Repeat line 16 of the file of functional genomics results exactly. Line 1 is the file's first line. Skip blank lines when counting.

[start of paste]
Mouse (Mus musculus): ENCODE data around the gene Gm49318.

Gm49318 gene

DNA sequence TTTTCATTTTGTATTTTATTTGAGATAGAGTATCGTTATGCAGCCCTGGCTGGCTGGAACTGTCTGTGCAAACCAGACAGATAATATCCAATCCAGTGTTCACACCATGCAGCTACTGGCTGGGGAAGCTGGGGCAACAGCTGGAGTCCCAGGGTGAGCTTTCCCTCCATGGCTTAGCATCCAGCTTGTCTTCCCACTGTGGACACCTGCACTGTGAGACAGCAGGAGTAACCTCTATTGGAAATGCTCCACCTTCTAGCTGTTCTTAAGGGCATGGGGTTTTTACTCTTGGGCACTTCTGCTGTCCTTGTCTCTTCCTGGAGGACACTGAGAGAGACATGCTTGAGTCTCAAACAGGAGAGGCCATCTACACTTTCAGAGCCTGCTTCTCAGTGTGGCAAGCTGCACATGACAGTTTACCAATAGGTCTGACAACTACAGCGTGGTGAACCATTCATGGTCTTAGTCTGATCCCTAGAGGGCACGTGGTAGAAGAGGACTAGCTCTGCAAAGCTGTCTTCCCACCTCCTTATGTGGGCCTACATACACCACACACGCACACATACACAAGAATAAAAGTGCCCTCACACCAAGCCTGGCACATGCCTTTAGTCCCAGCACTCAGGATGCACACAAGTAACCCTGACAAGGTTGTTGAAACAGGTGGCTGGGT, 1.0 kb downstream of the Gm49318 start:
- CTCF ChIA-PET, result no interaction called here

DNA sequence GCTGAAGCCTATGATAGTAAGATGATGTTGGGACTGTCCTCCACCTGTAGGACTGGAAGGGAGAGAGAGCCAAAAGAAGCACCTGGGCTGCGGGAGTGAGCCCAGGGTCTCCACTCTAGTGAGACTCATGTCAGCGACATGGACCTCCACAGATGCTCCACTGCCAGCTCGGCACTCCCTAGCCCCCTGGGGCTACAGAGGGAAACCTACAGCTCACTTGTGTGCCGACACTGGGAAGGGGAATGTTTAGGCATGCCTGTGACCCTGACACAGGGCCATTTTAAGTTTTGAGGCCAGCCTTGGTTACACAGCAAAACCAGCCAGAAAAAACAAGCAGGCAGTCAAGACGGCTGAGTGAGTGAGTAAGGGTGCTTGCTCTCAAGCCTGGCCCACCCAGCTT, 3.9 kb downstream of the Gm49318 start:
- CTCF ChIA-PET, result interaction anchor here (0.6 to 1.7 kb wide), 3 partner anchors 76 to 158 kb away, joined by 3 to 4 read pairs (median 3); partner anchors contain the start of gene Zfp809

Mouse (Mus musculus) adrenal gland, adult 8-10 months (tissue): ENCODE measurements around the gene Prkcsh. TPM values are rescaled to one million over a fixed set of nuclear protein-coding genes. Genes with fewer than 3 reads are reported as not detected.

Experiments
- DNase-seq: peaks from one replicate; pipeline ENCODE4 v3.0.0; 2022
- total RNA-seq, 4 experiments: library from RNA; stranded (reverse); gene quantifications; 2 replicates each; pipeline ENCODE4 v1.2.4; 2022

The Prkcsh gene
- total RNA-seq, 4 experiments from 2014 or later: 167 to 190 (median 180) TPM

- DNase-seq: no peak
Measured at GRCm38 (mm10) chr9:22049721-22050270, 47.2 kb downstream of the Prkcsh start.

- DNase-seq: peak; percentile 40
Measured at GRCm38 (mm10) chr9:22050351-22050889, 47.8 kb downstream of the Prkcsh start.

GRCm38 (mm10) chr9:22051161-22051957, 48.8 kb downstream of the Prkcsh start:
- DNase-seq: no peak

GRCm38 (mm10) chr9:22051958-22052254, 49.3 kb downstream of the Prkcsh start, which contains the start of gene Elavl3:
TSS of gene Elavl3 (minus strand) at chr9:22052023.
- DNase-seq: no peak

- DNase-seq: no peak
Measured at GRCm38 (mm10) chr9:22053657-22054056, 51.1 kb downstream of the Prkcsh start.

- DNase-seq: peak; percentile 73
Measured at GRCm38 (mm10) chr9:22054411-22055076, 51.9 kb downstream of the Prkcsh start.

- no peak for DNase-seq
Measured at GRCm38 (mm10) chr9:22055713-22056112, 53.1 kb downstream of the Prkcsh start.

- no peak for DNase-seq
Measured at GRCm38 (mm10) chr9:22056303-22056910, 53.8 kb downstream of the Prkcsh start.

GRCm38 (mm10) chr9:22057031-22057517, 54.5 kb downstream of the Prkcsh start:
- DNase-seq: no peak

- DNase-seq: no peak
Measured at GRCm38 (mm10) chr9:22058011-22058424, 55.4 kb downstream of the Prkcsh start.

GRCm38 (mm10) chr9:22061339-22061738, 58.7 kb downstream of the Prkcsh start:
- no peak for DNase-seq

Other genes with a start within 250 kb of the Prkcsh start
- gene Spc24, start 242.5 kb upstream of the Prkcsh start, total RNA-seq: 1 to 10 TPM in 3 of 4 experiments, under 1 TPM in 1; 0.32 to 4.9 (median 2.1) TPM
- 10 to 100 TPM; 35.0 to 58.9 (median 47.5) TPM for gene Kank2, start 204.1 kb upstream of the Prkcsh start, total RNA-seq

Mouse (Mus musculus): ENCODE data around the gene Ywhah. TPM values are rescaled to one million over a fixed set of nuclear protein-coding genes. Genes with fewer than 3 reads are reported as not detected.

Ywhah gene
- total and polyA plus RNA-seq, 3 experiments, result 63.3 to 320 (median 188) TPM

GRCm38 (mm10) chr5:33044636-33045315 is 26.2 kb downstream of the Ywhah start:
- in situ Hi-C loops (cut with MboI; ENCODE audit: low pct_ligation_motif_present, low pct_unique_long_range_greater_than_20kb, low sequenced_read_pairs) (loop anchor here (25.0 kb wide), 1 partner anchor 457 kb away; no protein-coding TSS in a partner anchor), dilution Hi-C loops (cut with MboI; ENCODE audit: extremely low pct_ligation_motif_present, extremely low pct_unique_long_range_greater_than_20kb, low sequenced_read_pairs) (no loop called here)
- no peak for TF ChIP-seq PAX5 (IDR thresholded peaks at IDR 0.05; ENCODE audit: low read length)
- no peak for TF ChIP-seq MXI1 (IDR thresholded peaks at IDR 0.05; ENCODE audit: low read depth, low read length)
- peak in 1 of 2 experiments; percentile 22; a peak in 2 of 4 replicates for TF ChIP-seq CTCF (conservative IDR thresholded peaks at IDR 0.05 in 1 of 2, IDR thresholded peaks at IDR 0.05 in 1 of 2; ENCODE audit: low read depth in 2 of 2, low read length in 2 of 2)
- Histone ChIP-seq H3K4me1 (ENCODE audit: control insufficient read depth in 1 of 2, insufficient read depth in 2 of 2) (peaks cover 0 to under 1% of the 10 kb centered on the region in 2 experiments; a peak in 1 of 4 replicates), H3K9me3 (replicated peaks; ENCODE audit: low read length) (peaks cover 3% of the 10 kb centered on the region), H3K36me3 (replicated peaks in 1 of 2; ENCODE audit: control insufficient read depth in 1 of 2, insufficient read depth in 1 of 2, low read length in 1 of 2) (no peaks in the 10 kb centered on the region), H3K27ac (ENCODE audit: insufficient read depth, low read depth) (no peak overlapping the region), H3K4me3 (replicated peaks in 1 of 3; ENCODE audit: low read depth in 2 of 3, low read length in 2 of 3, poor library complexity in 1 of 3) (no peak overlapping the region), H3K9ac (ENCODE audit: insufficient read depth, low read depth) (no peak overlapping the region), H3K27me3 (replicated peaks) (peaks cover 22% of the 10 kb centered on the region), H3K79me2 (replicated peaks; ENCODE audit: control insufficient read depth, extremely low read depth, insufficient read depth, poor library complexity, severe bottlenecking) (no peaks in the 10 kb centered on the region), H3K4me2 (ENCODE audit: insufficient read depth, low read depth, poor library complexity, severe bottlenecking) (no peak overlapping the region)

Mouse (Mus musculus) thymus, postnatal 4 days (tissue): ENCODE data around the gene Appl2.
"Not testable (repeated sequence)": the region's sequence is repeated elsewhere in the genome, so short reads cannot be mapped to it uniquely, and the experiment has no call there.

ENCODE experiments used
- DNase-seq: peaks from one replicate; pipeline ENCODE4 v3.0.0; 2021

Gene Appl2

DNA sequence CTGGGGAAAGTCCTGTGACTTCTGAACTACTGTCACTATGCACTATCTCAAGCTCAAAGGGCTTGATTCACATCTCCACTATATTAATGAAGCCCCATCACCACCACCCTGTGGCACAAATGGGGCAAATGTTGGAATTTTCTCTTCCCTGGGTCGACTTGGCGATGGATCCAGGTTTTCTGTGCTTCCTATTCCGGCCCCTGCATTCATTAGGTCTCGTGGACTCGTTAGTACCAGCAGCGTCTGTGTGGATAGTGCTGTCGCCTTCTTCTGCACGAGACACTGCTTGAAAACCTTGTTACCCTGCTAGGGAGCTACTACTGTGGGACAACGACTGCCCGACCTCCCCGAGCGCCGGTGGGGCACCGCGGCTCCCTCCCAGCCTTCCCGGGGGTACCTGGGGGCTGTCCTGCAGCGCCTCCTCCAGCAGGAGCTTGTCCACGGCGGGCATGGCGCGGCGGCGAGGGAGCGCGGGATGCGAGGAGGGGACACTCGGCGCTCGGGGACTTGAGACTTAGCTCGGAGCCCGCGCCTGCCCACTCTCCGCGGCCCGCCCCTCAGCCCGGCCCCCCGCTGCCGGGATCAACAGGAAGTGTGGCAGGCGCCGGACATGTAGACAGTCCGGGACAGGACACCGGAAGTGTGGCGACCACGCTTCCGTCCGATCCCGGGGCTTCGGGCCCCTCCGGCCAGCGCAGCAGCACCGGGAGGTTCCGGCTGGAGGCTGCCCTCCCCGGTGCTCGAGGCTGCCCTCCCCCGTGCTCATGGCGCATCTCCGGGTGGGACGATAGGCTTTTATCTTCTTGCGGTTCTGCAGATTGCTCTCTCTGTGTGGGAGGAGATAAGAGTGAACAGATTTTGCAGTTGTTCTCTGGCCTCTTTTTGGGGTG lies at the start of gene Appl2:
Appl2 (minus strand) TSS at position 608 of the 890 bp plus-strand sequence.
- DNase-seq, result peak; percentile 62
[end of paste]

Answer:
Measured at GRCm38 (mm10) chr9:22050351-22050889, 47.8 kb downstream of the Prkcsh start.